So, to understand what it is you’re mourning and what primary feelings are being shaken up, do a similar deeper dive into your grief. What are you feeling? Sadness, fear, hurt, frustration? Be curious, and consider breaking out a pen and paper to keep track. “See if you can validate your losses and name them,” Brennan says. “By validating the living losses, we can experience a sense of relief. Allow your grief to be instructive and guide you toward a path of healing.”

3. Use rituals to acknowledge your losses

Across many religions, cultures, and ways of life, certain rituals are often invoked when someone dies, whether it’s a wake, funeral, shiva, memorial, three-paragraph-long Instagram eulogy, or otherwise. These practices honor what has been lost and symbolically mark an ending for those who remain. And the practices can still exist to help cope with living losses and feelings prolonged grief.

“Find ways to create personal rituals to help give meaning to your pandemic losses,” says Brennan. “You can write in a journal about your pandemic experiences; play music that makes you feel connected to your pre-pandemic life; create a collection of items that remind you of your pre-pandemic life and put them in a special place; or find ways to give to your community and make a difference for others in the post-pandemic world.”

4. Create realistic expectations for post-pandemic life

“Although life will be different, it doesn’t mean that it can’t be rewarding and meaningful,” says Brennan. “Begin to work on creating realistic expectations by shifting your mind-set by reimagining the world.”

Statements like, ‘It might be a very different world now, although let’s find new ways to…’ may help you reimagine what life can look like. For example, if you love to travel, you may feel extra frustrated about canceling or postponing all of your upcoming itineraries. But you can engage in new new hobbies, identify new interests, and connect with others in different ways. Maybe you can embrace RV life over jet-setting—which is a different adventure in itself.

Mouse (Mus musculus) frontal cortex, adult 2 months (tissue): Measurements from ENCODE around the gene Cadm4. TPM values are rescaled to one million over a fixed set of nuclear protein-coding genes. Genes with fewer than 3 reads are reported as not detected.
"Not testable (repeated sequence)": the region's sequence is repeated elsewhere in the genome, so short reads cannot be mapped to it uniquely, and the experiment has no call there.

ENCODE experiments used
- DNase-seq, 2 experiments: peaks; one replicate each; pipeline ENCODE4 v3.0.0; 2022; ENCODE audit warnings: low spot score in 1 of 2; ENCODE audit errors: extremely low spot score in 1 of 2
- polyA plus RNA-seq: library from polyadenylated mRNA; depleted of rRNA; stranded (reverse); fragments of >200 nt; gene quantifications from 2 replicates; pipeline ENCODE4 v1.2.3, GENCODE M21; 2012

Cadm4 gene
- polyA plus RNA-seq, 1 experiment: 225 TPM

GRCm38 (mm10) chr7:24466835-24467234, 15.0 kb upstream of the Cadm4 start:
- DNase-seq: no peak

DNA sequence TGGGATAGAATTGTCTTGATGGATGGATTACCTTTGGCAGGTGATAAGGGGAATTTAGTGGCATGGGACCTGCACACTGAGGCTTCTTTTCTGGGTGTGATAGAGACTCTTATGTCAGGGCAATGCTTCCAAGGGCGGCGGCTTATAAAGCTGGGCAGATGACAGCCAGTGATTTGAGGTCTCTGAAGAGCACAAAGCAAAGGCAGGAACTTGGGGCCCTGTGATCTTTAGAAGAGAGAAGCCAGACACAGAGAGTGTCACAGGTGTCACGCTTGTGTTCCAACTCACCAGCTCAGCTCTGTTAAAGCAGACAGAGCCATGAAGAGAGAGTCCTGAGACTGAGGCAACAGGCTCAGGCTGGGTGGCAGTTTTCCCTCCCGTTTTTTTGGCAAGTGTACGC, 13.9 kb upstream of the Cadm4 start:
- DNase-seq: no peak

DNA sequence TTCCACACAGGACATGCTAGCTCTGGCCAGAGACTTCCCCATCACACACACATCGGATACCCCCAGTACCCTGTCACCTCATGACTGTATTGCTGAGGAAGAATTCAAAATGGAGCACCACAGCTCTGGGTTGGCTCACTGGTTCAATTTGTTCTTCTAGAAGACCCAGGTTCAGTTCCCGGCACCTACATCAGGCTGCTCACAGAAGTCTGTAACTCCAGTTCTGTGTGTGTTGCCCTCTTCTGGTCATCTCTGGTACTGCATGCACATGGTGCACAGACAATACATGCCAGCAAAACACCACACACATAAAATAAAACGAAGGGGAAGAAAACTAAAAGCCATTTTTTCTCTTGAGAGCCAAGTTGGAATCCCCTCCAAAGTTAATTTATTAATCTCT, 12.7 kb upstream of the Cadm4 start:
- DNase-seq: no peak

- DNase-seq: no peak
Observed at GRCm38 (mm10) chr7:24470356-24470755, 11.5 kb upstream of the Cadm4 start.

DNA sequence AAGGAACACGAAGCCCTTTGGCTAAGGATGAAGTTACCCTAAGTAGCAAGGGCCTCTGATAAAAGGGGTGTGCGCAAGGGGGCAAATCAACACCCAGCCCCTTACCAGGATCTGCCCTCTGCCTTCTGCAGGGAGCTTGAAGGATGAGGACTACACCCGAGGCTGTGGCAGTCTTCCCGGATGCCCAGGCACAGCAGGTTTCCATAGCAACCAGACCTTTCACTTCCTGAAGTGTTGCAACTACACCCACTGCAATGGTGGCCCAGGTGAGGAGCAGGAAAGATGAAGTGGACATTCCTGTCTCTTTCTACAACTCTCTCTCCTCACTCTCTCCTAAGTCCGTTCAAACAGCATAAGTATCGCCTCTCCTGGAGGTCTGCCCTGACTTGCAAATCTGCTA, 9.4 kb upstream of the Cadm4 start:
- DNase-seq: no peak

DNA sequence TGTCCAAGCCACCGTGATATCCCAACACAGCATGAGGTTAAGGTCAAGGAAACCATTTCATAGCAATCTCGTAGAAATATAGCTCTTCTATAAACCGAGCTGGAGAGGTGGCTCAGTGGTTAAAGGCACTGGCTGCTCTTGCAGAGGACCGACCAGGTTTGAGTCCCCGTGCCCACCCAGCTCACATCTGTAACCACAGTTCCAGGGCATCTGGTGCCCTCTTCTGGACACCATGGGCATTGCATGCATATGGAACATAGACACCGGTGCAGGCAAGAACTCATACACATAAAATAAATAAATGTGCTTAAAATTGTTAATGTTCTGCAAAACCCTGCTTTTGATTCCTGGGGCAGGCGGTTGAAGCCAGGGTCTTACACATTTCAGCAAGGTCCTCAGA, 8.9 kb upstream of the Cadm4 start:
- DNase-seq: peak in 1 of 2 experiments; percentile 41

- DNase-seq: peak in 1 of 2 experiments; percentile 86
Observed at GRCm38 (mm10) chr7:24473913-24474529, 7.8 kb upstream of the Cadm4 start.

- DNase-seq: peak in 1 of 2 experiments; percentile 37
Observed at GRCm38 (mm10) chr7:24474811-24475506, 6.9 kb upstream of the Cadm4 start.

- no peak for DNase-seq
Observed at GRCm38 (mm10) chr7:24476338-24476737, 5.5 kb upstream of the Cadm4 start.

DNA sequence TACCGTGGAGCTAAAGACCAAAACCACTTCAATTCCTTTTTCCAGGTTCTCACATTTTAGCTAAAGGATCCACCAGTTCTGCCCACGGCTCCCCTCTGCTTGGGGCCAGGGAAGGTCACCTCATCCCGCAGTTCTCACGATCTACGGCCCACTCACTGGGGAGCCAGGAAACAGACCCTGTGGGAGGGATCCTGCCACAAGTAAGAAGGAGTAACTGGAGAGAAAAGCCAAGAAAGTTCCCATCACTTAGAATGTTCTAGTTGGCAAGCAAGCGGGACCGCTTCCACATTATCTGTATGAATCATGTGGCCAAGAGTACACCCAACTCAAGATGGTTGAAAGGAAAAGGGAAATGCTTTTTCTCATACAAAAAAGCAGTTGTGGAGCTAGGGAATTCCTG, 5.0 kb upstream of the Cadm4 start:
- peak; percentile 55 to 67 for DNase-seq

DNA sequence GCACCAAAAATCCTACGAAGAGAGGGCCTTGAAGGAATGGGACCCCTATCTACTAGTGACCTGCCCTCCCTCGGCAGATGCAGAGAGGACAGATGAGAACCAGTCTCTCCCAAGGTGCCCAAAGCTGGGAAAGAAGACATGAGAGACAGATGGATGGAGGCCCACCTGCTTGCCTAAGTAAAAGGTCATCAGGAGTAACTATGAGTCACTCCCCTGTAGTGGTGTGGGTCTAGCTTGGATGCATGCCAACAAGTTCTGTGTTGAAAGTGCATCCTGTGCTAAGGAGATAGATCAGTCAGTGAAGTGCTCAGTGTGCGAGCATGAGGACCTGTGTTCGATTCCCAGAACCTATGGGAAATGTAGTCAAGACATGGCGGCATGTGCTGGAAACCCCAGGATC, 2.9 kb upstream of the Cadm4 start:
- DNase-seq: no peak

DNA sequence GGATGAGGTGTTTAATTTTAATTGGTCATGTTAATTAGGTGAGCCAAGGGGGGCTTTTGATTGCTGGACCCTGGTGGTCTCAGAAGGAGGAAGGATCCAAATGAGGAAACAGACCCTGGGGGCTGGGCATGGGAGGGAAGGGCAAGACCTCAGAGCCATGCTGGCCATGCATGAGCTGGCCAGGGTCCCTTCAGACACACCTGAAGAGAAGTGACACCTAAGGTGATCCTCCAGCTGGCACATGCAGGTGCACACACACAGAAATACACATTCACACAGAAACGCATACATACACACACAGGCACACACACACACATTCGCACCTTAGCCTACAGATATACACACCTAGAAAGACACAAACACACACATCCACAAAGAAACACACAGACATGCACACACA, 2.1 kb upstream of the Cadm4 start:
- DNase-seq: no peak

5. Address existential concerns

It’s fair to assume that no matter what you had in mind for this year, it’s unfolded quite differently. Whether that means an upended career trajectory, a halted or spurred relocation, a shattered relationship, or actual human loss, resolving these big points of identity-centric existential grief is complicated. But, you can start rebuilding with a grounding mantra.

“Create a phrase or affirmation you can say to help you reconnect to purpose and meaning,” Brennan says. “For example, ‘I know it’s hard to understand how to navigate the uncertainty that the pandemic has brought to the world. It will not last forever, and I will begin to look for new ways to find meaning and purpose in my world.'”

And you will. Even if the way in which life is unfolding feels unfamiliar and scary, know that with every ending comes a new beginning. And with new beginnings come hope.